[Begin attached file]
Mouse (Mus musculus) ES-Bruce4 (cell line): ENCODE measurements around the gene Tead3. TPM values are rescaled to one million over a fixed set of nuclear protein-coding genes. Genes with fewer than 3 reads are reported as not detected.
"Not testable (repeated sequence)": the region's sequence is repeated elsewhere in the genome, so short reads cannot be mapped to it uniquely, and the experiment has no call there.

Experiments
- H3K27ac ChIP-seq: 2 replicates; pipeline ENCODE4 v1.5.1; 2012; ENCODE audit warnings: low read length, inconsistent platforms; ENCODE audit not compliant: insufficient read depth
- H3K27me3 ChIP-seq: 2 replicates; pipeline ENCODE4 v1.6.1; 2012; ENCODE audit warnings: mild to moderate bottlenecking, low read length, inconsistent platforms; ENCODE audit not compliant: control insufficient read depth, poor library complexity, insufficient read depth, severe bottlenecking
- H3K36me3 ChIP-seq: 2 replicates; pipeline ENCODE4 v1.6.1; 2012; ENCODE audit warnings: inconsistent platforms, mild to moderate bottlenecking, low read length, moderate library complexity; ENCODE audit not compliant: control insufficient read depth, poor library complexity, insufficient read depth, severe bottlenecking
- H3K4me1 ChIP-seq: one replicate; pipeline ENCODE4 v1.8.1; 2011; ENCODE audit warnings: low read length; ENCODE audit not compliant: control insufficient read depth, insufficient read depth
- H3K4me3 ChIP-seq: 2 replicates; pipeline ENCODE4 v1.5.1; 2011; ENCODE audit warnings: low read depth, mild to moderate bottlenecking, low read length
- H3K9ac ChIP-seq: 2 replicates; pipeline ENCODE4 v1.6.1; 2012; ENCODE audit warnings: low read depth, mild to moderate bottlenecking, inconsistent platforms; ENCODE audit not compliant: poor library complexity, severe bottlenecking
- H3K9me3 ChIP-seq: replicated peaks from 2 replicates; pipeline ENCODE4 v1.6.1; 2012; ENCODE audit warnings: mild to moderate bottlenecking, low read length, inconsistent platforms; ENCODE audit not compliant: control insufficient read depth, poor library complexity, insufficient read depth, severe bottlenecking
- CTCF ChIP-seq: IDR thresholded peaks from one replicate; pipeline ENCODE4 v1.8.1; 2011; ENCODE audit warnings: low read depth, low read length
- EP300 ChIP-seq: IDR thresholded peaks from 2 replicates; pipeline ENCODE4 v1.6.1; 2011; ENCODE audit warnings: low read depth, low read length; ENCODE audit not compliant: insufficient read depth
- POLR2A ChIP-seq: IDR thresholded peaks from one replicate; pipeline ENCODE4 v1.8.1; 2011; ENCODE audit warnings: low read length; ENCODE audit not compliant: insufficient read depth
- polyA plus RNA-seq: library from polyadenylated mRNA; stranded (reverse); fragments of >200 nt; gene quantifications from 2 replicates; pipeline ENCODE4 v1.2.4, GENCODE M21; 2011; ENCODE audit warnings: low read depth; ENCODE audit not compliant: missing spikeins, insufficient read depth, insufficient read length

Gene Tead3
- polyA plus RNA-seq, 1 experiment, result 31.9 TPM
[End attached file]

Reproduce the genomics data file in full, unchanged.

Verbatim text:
Mouse (Mus musculus) ES-Bruce4 (cell line): ENCODE measurements around the gene Tead3. TPM values are rescaled to one million over a fixed set of nuclear protein-coding genes. Genes with fewer than 3 reads are reported as not detected.
"Not testable (repeated sequence)": the region's sequence is repeated elsewhere in the genome, so short reads cannot be mapped to it uniquely, and the experiment has no call there.

Experiments
- H3K27ac ChIP-seq: 2 replicates; pipeline ENCODE4 v1.5.1; 2012; ENCODE audit warnings: low read length, inconsistent platforms; ENCODE audit not compliant: insufficient read depth
- H3K27me3 ChIP-seq: 2 replicates; pipeline ENCODE4 v1.6.1; 2012; ENCODE audit warnings: mild to moderate bottlenecking, low read length, inconsistent platforms; ENCODE audit not compliant: control insufficient read depth, poor library complexity, insufficient read depth, severe bottlenecking
- H3K36me3 ChIP-seq: 2 replicates; pipeline ENCODE4 v1.6.1; 2012; ENCODE audit warnings: inconsistent platforms, mild to moderate bottlenecking, low read length, moderate library complexity; ENCODE audit not compliant: control insufficient read depth, poor library complexity, insufficient read depth, severe bottlenecking
- H3K4me1 ChIP-seq: one replicate; pipeline ENCODE4 v1.8.1; 2011; ENCODE audit warnings: low read length; ENCODE audit not compliant: control insufficient read depth, insufficient read depth
- H3K4me3 ChIP-seq: 2 replicates; pipeline ENCODE4 v1.5.1; 2011; ENCODE audit warnings: low read depth, mild to moderate bottlenecking, low read length
- H3K9ac ChIP-seq: 2 replicates; pipeline ENCODE4 v1.6.1; 2012; ENCODE audit warnings: low read depth, mild to moderate bottlenecking, inconsistent platforms; ENCODE audit not compliant: poor library complexity, severe bottlenecking
- H3K9me3 ChIP-seq: replicated peaks from 2 replicates; pipeline ENCODE4 v1.6.1; 2012; ENCODE audit warnings: mild to moderate bottlenecking, low read length, inconsistent platforms; ENCODE audit not compliant: control insufficient read depth, poor library complexity, insufficient read depth, severe bottlenecking
- CTCF ChIP-seq: IDR thresholded peaks from one replicate; pipeline ENCODE4 v1.8.1; 2011; ENCODE audit warnings: low read depth, low read length
- EP300 ChIP-seq: IDR thresholded peaks from 2 replicates; pipeline ENCODE4 v1.6.1; 2011; ENCODE audit warnings: low read depth, low read length; ENCODE audit not compliant: insufficient read depth
- POLR2A ChIP-seq: IDR thresholded peaks from one replicate; pipeline ENCODE4 v1.8.1; 2011; ENCODE audit warnings: low read length; ENCODE audit not compliant: insufficient read depth
- polyA plus RNA-seq: library from polyadenylated mRNA; stranded (reverse); fragments of >200 nt; gene quantifications from 2 replicates; pipeline ENCODE4 v1.2.4, GENCODE M21; 2011; ENCODE audit warnings: low read depth; ENCODE audit not compliant: missing spikeins, insufficient read depth, insufficient read length

Gene Tead3
- polyA plus RNA-seq, 1 experiment, result 31.9 TPM